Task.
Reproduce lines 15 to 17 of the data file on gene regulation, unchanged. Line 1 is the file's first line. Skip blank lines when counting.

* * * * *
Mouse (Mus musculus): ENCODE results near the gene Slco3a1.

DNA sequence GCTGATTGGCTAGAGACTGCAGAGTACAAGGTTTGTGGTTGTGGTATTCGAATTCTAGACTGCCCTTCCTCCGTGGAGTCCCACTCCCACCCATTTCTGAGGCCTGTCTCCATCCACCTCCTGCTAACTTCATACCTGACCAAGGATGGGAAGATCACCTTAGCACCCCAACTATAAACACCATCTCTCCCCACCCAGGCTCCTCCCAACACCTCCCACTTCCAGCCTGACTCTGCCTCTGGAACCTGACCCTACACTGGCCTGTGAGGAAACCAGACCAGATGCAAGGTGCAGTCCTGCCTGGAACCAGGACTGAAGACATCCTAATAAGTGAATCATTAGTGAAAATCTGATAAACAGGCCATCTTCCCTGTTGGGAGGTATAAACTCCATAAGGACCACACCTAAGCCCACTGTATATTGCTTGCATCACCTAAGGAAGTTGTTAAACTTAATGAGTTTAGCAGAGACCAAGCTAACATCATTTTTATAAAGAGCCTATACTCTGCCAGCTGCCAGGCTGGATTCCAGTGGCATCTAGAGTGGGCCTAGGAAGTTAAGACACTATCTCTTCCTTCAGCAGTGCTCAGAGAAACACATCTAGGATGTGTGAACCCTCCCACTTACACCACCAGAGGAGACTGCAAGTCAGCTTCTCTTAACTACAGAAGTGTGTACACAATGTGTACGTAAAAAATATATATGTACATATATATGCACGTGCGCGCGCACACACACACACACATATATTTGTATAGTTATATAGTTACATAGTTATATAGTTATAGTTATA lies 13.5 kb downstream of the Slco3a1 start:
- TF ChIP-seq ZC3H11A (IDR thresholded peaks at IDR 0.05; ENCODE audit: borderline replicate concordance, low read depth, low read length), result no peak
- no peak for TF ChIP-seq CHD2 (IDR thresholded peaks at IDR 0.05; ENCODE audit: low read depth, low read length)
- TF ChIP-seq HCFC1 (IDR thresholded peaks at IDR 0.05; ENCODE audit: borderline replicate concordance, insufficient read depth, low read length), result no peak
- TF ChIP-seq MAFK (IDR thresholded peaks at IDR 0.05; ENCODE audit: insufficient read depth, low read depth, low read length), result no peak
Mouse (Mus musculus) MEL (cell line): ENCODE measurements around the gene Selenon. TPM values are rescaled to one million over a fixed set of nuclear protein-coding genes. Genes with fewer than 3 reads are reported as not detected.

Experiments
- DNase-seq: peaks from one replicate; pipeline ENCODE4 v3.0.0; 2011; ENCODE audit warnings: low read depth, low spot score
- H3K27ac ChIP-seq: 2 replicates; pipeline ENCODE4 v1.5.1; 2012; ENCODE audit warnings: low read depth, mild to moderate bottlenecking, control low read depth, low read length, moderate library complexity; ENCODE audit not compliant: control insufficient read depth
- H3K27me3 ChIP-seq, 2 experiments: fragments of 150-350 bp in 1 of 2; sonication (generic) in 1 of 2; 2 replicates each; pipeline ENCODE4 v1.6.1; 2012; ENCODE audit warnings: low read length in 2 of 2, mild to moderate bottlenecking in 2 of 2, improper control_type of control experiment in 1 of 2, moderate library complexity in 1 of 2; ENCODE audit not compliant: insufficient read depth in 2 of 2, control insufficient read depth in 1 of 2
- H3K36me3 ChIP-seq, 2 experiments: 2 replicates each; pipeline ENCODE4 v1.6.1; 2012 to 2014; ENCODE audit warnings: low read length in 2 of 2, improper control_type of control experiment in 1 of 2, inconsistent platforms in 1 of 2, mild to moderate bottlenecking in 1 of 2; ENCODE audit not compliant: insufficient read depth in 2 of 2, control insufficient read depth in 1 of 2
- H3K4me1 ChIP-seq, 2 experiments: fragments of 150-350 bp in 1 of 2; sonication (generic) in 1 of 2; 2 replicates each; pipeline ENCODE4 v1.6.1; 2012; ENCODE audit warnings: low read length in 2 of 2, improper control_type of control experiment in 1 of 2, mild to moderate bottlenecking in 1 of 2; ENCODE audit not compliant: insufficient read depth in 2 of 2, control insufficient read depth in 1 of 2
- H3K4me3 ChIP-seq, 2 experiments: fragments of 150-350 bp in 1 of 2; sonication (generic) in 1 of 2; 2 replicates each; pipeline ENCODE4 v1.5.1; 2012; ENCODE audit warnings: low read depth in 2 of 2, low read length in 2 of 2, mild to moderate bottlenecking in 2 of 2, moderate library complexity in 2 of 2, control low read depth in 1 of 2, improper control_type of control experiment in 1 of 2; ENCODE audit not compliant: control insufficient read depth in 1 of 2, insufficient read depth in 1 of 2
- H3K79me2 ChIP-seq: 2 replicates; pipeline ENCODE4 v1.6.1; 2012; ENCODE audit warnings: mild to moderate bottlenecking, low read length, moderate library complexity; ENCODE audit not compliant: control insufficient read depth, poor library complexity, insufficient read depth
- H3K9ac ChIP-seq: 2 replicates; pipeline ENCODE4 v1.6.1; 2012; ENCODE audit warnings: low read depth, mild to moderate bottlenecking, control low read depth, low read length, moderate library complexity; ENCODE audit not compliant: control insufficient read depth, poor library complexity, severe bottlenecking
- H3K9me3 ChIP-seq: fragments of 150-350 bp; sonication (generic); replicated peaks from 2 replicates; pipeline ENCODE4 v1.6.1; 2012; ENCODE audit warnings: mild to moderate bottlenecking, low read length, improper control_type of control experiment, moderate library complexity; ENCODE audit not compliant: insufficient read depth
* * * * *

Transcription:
- H3K79me2 ChIP-seq: 2 replicates; pipeline ENCODE4 v1.6.1; 2012; ENCODE audit warnings: mild to moderate bottlenecking, low read length, moderate library complexity; ENCODE audit not compliant: control insufficient read depth, poor library complexity, insufficient read depth
- H3K9ac ChIP-seq: 2 replicates; pipeline ENCODE4 v1.6.1; 2012; ENCODE audit warnings: low read depth, mild to moderate bottlenecking, control low read depth, low read length, moderate library complexity; ENCODE audit not compliant: control insufficient read depth, poor library complexity, severe bottlenecking
- H3K9me3 ChIP-seq: fragments of 150-350 bp; sonication (generic); replicated peaks from 2 replicates; pipeline ENCODE4 v1.6.1; 2012; ENCODE audit warnings: mild to moderate bottlenecking, low read length, improper control_type of control experiment, moderate library complexity; ENCODE audit not compliant: insufficient read depth